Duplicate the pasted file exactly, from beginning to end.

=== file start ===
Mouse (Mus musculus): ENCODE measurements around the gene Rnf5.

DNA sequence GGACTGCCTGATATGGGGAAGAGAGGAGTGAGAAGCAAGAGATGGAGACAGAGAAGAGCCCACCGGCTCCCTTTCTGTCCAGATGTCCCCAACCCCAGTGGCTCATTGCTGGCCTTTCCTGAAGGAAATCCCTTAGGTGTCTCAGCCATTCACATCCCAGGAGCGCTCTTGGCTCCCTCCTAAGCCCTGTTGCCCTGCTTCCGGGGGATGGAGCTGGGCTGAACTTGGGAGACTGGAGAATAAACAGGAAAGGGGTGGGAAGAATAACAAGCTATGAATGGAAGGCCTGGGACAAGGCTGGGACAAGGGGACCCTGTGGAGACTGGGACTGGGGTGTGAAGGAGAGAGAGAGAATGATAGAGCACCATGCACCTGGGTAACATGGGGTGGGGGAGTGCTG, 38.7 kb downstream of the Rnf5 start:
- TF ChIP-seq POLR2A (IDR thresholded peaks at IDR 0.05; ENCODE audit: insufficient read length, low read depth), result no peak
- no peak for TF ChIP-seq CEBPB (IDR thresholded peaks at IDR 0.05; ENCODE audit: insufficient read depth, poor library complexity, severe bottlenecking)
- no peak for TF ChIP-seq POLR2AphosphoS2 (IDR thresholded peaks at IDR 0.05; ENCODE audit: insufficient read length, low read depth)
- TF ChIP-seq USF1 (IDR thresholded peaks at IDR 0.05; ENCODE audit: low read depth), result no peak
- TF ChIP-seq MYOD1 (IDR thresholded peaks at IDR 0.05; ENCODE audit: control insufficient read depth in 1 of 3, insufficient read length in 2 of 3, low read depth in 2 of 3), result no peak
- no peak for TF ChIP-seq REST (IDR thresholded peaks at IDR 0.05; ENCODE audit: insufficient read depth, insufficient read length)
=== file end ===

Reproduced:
Mouse (Mus musculus): ENCODE measurements around the gene Rnf5.

DNA sequence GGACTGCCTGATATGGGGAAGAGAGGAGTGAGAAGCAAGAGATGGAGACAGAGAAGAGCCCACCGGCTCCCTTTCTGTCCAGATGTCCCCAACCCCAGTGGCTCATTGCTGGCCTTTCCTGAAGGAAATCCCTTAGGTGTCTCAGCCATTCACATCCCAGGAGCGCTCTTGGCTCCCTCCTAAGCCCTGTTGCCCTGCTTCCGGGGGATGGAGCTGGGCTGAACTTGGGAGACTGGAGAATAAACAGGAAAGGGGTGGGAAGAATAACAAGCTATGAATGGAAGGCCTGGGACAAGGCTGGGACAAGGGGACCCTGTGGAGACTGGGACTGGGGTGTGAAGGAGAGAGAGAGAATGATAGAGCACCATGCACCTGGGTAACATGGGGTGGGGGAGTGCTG, 38.7 kb downstream of the Rnf5 start:
- TF ChIP-seq POLR2A (IDR thresholded peaks at IDR 0.05; ENCODE audit: insufficient read length, low read depth), result no peak
- no peak for TF ChIP-seq CEBPB (IDR thresholded peaks at IDR 0.05; ENCODE audit: insufficient read depth, poor library complexity, severe bottlenecking)
- no peak for TF ChIP-seq POLR2AphosphoS2 (IDR thresholded peaks at IDR 0.05; ENCODE audit: insufficient read length, low read depth)
- TF ChIP-seq USF1 (IDR thresholded peaks at IDR 0.05; ENCODE audit: low read depth), result no peak
- TF ChIP-seq MYOD1 (IDR thresholded peaks at IDR 0.05; ENCODE audit: control insufficient read depth in 1 of 3, insufficient read length in 2 of 3, low read depth in 2 of 3), result no peak
- no peak for TF ChIP-seq REST (IDR thresholded peaks at IDR 0.05; ENCODE audit: insufficient read depth, insufficient read length)